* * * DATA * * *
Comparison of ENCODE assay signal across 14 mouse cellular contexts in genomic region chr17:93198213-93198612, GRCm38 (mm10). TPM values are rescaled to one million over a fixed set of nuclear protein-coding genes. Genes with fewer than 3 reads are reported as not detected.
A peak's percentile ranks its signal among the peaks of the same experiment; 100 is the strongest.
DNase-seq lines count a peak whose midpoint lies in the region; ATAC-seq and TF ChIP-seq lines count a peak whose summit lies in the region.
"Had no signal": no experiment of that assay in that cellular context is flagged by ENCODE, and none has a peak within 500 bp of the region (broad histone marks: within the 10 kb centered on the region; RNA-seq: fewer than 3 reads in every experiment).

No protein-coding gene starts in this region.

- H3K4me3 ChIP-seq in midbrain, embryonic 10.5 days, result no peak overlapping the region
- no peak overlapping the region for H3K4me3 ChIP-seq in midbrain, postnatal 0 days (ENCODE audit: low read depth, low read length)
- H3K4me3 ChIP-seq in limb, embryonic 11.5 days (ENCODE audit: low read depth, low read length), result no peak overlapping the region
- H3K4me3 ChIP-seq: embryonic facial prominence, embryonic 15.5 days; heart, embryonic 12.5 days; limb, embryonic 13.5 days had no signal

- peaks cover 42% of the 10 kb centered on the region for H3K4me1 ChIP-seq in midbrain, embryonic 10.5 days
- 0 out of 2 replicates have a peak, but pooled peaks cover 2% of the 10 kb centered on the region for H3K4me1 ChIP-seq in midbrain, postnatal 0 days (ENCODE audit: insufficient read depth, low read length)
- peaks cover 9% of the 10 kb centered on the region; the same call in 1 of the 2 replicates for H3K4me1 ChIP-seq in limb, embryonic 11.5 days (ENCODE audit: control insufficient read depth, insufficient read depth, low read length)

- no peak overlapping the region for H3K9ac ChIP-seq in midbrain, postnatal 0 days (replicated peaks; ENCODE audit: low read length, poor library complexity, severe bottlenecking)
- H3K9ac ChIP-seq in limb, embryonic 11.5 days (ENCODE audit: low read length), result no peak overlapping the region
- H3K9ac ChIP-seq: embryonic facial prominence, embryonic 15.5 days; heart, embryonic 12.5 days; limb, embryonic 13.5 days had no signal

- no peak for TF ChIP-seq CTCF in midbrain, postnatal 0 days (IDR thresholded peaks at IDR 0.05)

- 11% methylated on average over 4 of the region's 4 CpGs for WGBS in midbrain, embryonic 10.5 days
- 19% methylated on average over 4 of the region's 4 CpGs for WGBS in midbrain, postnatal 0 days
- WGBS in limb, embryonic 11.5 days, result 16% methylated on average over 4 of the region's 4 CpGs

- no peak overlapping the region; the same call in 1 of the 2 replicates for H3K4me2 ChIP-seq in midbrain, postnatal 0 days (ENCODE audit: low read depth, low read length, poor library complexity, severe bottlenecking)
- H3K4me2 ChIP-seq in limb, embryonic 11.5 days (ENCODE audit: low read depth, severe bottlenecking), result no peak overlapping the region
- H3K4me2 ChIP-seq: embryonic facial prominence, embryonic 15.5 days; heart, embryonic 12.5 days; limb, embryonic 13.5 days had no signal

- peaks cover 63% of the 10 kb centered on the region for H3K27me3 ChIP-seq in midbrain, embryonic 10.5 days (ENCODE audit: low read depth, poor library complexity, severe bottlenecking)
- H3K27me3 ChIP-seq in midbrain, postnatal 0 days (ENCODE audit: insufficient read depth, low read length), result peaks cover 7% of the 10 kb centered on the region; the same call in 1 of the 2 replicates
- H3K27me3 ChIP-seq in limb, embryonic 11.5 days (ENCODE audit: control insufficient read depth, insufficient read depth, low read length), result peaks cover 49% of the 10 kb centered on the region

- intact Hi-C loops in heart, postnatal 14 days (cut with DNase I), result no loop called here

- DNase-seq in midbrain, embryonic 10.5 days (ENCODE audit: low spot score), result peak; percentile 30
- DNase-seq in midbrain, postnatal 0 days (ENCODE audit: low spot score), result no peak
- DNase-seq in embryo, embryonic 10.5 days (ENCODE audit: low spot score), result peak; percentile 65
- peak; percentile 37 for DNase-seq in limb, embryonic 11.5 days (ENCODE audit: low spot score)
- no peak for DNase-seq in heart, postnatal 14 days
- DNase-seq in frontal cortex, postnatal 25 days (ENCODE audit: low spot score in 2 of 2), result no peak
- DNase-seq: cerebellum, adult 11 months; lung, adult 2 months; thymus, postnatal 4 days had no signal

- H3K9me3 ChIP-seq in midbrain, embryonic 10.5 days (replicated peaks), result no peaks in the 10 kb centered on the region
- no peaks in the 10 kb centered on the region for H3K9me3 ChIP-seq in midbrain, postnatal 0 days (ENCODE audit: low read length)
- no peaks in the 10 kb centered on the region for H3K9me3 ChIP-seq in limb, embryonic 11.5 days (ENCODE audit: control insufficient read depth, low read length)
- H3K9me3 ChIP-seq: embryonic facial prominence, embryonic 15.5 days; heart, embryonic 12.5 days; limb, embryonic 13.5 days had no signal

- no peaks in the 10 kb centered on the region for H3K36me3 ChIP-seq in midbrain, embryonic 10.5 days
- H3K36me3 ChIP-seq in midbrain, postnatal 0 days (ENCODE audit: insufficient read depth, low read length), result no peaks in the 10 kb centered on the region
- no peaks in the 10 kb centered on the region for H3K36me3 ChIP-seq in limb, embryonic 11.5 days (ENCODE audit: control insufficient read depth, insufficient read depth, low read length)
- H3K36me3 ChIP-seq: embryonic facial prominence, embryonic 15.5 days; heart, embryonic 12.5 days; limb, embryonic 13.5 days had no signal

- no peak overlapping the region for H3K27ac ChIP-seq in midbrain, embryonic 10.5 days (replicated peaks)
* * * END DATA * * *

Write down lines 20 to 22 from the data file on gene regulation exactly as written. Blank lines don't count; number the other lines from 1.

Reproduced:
- no peak overlapping the region; the same call in 1 of the 2 replicates for H3K4me2 ChIP-seq in midbrain, postnatal 0 days (ENCODE audit: low read depth, low read length, poor library complexity, severe bottlenecking)
- H3K4me2 ChIP-seq in limb, embryonic 11.5 days (ENCODE audit: low read depth, severe bottlenecking), result no peak overlapping the region
- H3K4me2 ChIP-seq: embryonic facial prominence, embryonic 15.5 days; heart, embryonic 12.5 days; limb, embryonic 13.5 days had no signal